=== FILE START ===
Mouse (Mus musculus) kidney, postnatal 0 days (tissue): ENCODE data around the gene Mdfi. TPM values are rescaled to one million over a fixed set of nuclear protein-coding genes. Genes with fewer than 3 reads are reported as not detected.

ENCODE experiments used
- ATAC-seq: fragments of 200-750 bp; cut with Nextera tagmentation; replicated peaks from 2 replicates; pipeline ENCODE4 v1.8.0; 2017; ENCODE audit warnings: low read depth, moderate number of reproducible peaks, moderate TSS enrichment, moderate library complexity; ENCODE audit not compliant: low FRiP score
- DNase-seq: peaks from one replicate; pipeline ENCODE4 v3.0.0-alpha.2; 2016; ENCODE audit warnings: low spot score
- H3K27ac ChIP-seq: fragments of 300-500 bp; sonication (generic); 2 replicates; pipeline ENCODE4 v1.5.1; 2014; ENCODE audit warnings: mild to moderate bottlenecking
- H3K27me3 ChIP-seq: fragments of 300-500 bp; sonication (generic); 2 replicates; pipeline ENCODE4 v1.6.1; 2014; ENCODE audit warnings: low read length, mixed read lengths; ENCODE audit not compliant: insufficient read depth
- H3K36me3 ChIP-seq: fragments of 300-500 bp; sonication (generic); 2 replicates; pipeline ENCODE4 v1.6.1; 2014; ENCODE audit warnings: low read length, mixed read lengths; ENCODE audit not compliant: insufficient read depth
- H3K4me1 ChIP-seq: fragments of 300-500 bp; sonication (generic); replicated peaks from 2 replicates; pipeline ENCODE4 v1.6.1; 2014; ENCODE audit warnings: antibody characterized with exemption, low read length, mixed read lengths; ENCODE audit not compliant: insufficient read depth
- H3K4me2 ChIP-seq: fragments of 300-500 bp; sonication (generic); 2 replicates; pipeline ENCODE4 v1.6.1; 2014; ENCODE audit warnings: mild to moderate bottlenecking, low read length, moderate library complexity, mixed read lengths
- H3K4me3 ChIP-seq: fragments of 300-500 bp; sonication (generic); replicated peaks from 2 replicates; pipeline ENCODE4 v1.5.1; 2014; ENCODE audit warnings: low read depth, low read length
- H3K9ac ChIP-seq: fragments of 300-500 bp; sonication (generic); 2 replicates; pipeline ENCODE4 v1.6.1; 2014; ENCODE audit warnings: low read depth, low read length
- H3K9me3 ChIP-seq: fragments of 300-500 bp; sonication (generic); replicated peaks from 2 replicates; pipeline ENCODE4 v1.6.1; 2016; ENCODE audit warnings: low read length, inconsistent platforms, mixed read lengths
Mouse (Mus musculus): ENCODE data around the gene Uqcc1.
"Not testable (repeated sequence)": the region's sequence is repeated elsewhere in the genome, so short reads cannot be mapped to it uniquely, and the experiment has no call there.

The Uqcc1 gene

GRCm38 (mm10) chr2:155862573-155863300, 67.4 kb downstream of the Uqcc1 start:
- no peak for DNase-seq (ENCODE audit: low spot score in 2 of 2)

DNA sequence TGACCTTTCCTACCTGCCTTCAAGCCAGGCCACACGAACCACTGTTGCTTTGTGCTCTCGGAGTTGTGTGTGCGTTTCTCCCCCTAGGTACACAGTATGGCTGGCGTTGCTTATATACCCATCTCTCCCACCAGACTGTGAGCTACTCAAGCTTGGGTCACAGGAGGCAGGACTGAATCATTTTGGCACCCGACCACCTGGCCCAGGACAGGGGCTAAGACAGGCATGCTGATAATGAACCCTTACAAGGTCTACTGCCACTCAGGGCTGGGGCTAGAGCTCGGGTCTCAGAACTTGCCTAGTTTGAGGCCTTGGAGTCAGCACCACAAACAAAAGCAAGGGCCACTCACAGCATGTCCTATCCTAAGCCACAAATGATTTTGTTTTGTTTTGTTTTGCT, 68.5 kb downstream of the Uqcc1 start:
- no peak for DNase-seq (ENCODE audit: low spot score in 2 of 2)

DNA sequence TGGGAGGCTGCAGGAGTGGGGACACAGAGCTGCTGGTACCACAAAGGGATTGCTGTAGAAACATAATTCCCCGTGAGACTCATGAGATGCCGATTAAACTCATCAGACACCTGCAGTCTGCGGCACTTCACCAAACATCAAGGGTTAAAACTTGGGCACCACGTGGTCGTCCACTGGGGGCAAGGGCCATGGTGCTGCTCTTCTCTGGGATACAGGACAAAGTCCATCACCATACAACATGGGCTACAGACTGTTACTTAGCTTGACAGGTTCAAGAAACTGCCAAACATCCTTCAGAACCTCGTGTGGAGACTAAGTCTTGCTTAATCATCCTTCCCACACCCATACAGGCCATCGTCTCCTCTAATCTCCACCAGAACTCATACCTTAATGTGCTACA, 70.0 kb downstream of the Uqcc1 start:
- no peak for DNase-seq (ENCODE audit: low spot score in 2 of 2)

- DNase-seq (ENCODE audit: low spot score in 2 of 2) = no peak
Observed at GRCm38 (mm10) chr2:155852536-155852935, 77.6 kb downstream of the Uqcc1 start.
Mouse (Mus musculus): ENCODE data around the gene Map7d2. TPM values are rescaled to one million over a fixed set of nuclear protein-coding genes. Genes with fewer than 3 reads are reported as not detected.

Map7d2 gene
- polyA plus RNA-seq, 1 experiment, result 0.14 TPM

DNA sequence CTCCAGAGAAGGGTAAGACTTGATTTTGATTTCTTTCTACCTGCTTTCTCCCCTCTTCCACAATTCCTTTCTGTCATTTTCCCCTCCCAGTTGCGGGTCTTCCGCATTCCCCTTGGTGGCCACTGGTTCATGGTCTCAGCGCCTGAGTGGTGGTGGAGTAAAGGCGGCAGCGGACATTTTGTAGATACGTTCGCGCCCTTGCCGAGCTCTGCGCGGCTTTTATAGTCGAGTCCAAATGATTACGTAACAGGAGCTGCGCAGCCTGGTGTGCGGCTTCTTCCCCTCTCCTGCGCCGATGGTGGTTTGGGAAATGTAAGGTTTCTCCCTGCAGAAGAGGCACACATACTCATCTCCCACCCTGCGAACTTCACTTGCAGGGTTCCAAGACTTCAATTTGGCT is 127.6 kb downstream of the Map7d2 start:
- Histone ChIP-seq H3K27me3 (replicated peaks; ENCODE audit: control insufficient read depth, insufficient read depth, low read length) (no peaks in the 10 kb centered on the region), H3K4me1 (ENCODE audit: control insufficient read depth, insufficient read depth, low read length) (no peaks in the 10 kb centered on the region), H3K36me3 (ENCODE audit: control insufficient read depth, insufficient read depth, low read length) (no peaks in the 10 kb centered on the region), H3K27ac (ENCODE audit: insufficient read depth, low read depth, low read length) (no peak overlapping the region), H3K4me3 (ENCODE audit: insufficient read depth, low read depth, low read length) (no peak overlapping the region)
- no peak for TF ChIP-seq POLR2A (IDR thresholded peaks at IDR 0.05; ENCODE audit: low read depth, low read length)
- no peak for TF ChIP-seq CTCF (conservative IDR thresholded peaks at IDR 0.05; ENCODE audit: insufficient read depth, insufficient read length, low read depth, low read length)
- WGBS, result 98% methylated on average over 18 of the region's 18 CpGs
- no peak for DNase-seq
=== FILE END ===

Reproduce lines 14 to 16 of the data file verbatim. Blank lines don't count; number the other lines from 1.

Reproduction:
"Not testable (repeated sequence)": the region's sequence is repeated elsewhere in the genome, so short reads cannot be mapped to it uniquely, and the experiment has no call there.

The Uqcc1 gene

GRCm38 (mm10) chr2:155862573-155863300, 67.4 kb downstream of the Uqcc1 start: